“Racism” in First Grade

Today I took little dude to a 5-year-old birthday party. Most of the kids in his pre-K class were there. About twelve to fifteen adults were native Spanish speakers; three of us were white; two were African American.

At the same time, Laura was on birthday party duty with CM, attending the festivities for a classmate. The 7-year-olds were supervised by a room full of about 50% white, and 50% Middle Eastern, Latino/a, and African American.

Image: Salvatore Vuono / FreeDigitalPhotos.net

In our San Francisco world, “normal” means racially mixed company.

Perhaps this feeds my dissatisfaction with CM coming home from first grade on Friday all prepped for MLKJ day with a new vocabulary word: “racism.”

It’s not that the topic isn’t important. It’s not that MLKJ Day isn’t a crucial time to talk about issues of race and the struggles our country has had and continues to have. But I wonder if MLKJ’s memory might not be better honored by my first-grader celebrating the diversity that she lives in every day (her class is, at most, 1/3 white) rather than giving her a category for people whose destructive prejudice have marred, and continue to mar, the social fabric of our country?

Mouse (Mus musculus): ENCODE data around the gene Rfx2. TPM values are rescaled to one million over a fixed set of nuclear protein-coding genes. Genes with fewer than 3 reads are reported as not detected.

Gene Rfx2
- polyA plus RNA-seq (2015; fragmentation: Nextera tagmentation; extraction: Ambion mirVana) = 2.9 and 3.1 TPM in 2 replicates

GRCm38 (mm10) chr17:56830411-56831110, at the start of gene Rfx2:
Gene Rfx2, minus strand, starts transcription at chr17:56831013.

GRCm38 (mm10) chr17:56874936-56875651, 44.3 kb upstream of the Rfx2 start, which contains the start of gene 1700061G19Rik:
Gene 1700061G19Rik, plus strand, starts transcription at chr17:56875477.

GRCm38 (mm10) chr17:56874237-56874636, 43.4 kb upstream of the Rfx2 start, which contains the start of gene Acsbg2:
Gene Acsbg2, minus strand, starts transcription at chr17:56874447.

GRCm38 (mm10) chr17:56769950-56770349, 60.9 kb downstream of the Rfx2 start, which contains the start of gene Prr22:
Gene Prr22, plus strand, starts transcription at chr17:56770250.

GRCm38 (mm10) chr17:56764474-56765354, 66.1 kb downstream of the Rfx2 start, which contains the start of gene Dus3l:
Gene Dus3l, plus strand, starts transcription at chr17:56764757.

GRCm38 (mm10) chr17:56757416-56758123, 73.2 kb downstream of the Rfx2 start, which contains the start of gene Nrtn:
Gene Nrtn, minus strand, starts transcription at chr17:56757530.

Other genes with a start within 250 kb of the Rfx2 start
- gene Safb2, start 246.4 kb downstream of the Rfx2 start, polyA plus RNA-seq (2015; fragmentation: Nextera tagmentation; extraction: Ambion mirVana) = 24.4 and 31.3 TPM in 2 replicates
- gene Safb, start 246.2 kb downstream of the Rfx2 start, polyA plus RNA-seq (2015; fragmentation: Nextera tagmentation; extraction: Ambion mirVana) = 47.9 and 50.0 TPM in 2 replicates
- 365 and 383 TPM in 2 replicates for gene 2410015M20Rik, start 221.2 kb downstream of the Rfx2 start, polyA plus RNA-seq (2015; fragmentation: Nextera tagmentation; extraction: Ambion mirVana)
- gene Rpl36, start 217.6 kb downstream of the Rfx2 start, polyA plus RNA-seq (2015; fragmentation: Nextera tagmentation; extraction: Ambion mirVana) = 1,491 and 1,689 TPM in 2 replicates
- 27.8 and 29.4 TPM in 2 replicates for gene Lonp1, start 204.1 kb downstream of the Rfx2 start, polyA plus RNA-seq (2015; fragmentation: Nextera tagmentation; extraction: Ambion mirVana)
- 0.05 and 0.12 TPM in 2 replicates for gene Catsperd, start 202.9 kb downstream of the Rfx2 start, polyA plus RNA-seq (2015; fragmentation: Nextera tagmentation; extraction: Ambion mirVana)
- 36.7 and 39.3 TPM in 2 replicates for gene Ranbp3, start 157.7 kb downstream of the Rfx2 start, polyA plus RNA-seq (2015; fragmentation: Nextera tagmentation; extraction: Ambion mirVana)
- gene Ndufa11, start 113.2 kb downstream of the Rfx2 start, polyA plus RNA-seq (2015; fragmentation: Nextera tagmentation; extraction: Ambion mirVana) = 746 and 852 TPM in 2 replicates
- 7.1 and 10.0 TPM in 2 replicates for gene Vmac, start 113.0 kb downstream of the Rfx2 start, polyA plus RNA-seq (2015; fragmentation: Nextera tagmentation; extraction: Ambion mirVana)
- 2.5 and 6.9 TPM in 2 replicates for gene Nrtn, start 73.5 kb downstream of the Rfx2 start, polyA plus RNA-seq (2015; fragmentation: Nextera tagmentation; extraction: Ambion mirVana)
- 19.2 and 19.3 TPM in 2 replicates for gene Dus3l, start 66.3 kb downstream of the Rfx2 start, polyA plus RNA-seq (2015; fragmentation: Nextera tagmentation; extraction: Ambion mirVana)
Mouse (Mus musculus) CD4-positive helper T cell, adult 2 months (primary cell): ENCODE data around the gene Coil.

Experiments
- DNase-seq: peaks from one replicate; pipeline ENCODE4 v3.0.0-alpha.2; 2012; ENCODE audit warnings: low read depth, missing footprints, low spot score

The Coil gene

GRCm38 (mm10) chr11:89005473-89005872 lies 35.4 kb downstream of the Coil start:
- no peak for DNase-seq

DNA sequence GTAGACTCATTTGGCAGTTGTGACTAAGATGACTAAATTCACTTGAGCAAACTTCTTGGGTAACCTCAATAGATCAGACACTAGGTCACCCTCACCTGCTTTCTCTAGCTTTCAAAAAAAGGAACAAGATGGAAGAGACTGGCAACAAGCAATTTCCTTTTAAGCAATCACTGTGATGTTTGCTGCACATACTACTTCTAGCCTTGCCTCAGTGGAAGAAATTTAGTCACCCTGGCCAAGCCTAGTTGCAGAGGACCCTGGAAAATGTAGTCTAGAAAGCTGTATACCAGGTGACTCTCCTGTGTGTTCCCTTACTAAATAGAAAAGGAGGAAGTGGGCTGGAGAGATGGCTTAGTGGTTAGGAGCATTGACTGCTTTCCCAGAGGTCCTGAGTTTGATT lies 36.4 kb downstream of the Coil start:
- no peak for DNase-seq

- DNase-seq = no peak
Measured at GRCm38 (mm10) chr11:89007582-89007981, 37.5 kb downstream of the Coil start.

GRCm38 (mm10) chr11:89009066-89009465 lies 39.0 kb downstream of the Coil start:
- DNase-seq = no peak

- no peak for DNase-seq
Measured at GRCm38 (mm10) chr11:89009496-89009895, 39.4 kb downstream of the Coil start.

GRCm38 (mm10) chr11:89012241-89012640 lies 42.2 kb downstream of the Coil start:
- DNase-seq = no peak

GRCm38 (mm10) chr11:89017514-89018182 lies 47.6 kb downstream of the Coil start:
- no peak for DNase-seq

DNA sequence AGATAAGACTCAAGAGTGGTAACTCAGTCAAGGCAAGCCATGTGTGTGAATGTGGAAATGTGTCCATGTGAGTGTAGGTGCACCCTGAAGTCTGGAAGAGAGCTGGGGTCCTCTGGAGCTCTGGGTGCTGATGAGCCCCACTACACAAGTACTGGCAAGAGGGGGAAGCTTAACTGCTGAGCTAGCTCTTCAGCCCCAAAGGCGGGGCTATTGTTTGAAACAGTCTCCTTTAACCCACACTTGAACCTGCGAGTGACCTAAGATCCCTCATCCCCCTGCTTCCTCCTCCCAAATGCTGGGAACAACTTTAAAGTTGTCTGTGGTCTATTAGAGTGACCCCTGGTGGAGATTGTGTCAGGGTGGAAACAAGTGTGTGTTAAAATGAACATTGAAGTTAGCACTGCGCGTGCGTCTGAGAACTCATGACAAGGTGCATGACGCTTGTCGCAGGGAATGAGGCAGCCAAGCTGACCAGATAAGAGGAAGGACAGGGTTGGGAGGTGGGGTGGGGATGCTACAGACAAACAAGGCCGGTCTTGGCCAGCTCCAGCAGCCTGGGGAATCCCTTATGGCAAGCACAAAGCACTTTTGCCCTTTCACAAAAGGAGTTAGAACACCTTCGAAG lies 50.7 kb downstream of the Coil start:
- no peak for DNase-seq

So that’s my honest question for debate as we honor the legacy of Martin Luther King, Jr. today: is his memory best honored by teaching our young children about the full darkness of racism upon which King shone his light? or is it better honored by celebrating with our young children the reality that he saw and that they are, in many ways, living into?

I am aware that questions of race strike deeply at the heart of many people’s identity. So please be aware of that and, as you my awesome readers often do so well here, let’s make sure we keep the conversation civil and constructive even if/as we disagree.

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